The potential opportunities for pharmacists to increase their roles as clinicians have been given great impetus by the current health reform process, but with those opportunities come responsibilities.
National President of the Pharmaceutical Society of Australia, Grant Kardachi, said the current debate over pharmacists recommending complementary medicines with prescriptions had renewed the focus on pharmacists‟ responsibilities.
“At our national congress next week, PAC11, PSA will be launching a revised Code of Ethics which is designed to underpin the professional role of pharmacists as health-care clinicians,” Mr Kardachi said.
“This code reinforces the principle that pharmacists should ensure that medicines and products they recommend are evidence-based and will have positive health outcomes for consumers.”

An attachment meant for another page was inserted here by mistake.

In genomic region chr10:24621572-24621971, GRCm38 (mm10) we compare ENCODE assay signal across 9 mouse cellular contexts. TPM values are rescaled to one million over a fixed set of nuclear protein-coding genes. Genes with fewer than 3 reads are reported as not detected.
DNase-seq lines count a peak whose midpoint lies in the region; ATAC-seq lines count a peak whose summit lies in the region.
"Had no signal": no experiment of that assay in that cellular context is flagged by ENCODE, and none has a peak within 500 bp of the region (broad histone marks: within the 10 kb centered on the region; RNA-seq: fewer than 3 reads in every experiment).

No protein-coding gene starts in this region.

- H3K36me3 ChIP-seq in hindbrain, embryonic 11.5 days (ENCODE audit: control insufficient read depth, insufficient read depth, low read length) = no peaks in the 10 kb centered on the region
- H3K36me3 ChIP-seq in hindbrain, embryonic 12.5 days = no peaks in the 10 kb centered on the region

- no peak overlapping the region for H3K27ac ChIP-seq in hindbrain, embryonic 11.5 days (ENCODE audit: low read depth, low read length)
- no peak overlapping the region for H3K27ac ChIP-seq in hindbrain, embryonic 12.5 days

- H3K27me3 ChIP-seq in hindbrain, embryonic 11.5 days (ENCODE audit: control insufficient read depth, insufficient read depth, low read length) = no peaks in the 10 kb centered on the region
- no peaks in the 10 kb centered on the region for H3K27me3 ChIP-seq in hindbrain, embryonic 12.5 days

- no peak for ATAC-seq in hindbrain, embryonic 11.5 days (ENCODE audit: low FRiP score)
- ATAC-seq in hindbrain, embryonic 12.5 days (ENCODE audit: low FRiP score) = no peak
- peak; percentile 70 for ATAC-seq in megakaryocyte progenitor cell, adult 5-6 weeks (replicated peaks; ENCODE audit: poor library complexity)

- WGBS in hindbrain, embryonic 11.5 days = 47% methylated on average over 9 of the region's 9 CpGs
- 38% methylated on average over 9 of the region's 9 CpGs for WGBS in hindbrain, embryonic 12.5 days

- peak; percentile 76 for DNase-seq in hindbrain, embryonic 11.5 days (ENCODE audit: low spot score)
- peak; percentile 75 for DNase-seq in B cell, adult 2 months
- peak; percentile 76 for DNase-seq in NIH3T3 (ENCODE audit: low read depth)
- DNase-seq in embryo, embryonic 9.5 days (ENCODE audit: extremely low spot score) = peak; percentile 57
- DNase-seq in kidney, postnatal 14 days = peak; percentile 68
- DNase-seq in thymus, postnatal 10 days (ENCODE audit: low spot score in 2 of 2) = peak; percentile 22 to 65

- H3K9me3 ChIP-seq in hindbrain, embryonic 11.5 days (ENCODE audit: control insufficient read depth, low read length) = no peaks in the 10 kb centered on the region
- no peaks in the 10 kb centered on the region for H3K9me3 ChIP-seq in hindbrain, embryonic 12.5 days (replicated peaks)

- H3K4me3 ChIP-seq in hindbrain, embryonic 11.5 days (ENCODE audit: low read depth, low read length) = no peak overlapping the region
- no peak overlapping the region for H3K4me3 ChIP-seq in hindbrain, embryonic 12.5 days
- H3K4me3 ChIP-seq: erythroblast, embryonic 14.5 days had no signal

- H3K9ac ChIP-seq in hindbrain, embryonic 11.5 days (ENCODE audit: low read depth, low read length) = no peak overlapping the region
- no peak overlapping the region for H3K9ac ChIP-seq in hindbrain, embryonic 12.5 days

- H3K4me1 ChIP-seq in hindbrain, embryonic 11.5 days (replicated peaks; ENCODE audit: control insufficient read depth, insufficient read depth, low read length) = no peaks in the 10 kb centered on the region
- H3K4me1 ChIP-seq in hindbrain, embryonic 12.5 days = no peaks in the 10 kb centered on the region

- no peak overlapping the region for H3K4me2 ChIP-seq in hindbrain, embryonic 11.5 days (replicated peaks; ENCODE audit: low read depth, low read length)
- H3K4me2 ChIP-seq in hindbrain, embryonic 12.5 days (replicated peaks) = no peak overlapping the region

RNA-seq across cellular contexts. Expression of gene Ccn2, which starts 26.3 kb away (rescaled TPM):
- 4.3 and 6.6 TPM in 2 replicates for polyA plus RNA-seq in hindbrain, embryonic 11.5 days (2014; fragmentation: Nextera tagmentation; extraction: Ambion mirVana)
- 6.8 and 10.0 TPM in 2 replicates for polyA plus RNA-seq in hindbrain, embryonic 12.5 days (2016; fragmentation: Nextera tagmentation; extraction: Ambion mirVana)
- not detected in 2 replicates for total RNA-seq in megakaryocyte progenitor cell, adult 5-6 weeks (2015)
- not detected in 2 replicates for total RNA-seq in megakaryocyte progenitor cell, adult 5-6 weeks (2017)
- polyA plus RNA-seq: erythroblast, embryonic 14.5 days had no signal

Mr Kardachi said also that in recommending complementary or other medicines as part of a consumer‟s health regimen, pharmacists need to work closely with the consumer‟s GP to ensure their advice meets the needs of the current care plan for the patient.
“Pharmacists must ensure they adhere to the Quality Use of Medicines principles which include:
selecting management options wisely;
choosing suitable medicines if a medicine is considered necessary; and